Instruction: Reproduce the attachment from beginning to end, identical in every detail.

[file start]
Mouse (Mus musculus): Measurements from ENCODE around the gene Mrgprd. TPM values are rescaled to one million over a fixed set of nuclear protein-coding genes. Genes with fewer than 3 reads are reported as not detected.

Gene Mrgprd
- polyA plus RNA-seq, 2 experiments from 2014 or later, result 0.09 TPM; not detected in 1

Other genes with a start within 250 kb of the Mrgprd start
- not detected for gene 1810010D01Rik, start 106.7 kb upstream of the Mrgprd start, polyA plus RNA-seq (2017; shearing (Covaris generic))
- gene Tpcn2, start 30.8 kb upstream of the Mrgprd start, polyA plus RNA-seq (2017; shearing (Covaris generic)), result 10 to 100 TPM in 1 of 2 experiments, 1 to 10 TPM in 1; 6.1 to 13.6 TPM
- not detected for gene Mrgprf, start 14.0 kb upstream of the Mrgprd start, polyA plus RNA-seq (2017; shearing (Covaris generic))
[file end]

Mouse (Mus musculus): Measurements from ENCODE around the gene Mrgprd. TPM values are rescaled to one million over a fixed set of nuclear protein-coding genes. Genes with fewer than 3 reads are reported as not detected.

Gene Mrgprd
- polyA plus RNA-seq, 2 experiments from 2014 or later, result 0.09 TPM; not detected in 1

Other genes with a start within 250 kb of the Mrgprd start
- not detected for gene 1810010D01Rik, start 106.7 kb upstream of the Mrgprd start, polyA plus RNA-seq (2017; shearing (Covaris generic))
- gene Tpcn2, start 30.8 kb upstream of the Mrgprd start, polyA plus RNA-seq (2017; shearing (Covaris generic)), result 10 to 100 TPM in 1 of 2 experiments, 1 to 10 TPM in 1; 6.1 to 13.6 TPM
- not detected for gene Mrgprf, start 14.0 kb upstream of the Mrgprd start, polyA plus RNA-seq (2017; shearing (Covaris generic))